In Part One of our Coronavirus Series, we detailed the impact of the coronavirus (COVID-19) on office, retail and industrial tenants. Here in Part Two, we will provide an in-depth analysis on Coronavirus' impacts on the broader global business environment. The live dashboard above can be found here and is the most reliable way to track COVID-19 developments.
Around 80% of confirmed COVID-19 cases are in mainland China. Whilst comparisons are being made between the current epidemic and those of the past (e.g. SARS, MERS, Ebola), China’s powerhouse role in the global economy as a crucial link in worldwide supply chains is a relatively new phenomenon.
As shown in the graph below from Statistica, China’s share of global GDP has grown from circa 15% eight years ago to 20% today.
Furthermore, China’s exports (shown below) have significantly grown over the last 25 years. In a world more connected by trade than ever before, the impacts of COVID-19 will be more far-reaching and unpredictable than any prior global health scare.
China’s manufacturing data (PMI) for February was recently released. The PMI (shown below) fell to 40.3, the lowest since data collection began in April 2004. Economic output and employment fell the most on record with many factories and production plants in lockdown due to COVID-19. In contrast, Chinese business sentiment actually hit a five-year high, with expectations of fiscal and monetary economic stimulus.
Above all, the continuous investment cycle of panic-greed-panic-greed (etc.) has well and truly tipped towards panic. Below is a table of the top to bottom performance of the world’s major stock indices at the time of writing. Thus, the key Australian index (ASX200) has fallen -12.6% since 20 February.
Even though the impact of the virus will be more widespread than ever before due to the increased interconnectedness of the global economy, history tells us that it is not a good idea to sell your shares in times of panic.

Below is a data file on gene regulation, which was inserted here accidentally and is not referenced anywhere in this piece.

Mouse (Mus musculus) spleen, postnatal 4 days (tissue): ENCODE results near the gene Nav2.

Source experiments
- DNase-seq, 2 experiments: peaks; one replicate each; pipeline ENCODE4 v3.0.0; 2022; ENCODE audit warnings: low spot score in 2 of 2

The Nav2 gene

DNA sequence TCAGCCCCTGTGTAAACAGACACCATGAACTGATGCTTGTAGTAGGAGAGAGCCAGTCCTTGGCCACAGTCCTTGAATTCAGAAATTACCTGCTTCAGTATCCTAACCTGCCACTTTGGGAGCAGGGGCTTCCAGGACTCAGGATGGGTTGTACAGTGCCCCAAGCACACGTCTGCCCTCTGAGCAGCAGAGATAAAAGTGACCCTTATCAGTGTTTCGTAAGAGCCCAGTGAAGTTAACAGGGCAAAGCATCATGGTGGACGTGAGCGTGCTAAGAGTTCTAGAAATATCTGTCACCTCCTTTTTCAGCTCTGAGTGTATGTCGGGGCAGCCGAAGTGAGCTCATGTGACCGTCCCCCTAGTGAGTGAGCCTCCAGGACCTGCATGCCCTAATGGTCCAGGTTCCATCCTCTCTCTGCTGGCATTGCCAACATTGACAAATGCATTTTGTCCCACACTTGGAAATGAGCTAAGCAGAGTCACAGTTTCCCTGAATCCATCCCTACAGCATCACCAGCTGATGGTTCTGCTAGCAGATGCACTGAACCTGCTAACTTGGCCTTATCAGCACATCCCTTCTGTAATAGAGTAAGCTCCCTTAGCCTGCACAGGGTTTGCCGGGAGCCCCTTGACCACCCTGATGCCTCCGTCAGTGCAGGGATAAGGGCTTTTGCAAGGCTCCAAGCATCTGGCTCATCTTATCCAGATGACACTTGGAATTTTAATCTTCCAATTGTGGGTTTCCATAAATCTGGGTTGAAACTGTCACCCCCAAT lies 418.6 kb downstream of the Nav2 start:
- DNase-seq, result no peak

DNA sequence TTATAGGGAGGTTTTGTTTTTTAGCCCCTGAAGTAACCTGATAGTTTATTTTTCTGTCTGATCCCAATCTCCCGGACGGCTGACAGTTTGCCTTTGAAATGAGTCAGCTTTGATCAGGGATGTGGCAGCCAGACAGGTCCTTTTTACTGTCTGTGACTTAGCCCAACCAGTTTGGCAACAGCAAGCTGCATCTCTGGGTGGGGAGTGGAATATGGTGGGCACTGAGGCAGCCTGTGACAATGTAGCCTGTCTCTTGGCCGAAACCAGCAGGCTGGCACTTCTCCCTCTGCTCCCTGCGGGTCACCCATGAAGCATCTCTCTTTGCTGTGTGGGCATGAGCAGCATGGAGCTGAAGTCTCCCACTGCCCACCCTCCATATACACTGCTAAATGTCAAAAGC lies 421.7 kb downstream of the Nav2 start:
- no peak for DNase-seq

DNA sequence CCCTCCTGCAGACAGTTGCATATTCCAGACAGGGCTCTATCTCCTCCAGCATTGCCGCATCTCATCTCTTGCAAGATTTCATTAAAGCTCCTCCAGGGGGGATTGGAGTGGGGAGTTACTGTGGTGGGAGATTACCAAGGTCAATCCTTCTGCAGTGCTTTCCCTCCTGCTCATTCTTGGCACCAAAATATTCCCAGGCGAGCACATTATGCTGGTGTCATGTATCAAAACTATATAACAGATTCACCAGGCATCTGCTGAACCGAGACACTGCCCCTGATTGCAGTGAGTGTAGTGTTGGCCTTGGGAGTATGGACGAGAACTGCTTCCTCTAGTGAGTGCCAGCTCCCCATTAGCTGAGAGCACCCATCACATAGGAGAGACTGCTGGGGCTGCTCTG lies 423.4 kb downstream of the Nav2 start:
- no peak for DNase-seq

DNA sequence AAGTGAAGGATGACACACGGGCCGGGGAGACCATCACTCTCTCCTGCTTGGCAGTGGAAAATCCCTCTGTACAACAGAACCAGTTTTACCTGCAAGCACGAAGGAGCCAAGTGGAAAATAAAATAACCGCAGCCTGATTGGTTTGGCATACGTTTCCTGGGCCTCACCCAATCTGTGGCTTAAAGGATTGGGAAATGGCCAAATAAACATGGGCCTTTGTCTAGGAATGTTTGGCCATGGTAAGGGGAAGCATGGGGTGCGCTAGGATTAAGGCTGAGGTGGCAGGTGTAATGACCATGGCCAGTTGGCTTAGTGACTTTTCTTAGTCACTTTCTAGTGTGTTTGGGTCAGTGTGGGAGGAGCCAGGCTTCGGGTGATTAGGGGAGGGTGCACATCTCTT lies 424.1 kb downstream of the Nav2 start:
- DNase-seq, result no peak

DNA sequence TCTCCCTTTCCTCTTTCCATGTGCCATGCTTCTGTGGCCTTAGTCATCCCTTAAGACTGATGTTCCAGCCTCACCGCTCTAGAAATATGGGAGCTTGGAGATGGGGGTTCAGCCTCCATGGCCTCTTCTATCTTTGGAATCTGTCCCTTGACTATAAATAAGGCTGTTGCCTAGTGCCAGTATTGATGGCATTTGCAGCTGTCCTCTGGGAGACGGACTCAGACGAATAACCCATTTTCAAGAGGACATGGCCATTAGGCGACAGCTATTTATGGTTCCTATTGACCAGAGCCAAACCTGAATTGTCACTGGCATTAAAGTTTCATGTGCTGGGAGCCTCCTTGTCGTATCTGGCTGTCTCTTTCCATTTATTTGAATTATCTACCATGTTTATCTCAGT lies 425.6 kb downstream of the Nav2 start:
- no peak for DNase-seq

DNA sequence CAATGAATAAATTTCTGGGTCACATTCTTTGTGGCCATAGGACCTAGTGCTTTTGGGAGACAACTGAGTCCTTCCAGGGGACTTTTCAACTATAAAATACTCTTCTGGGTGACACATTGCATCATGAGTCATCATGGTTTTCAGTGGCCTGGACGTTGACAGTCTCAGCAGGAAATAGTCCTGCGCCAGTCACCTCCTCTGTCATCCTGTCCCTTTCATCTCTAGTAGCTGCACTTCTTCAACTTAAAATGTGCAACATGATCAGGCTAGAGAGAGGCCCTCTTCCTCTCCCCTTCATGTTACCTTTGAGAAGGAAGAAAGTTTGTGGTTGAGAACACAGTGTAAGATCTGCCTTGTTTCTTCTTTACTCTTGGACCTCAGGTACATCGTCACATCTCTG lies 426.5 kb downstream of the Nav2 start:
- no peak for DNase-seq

The graph below reveals that one month after an epidemic has been declared, the average stock market performance is marginally positive (+0.44%), while 6 months after the declaration, average performance is very strong (+8.5%). Will COVID-19 be different? Perhaps- But it will pass nevertheless.
In times of crisis, governments and central banks stimulate the economy with large scale infrastructure projects, cash handouts and lower interest rates. Therefore, the expectation of economic stimulus has already lifted business sentiment in China.
The US Federal Reserve cut the benchmark interest rate by 0.5% to 1-1.25%. This was the first emergency rate cut and the largest single cut since the 2008 recession. Even though it will not help with global supply chain issues, the rate cut will stimulate spending through increased borrowing. There will be increased consumption and investment once supply chains and production levels return to normal. Hong Kong has already committed to giving $15.4 billion of cash handouts to its citizens.
The Reserve Bank (RBA) also followed the US lead and cut the cash rate by 0.25% to a record low 0.5% to stimulate economic activity. See the long-term cash rate trend below. The RBA also stated that they expect the coronavirus’ impact on education and tourism will cost the Australian economy up to 0.5%, pushing economic growth in the January-March quarter to negative. However, if the Australian economy contracts over this quarter and the April-June quarter, the country would suffer its first recession in 29 years. Further domestic economic stimulus is expected.
Tenant CS is an independent Asia-Pacific-based commercial tenant representation company. We help our tenant clients to source suitable premises and to negotiate the terms and conditions of their lease agreements.
We have offices in Singapore, Sydney and Melbourne, and are a part of a global network of tenant advisors, which thus means we can service clients all around the world! Contact one of our team members today to find out how we can help you.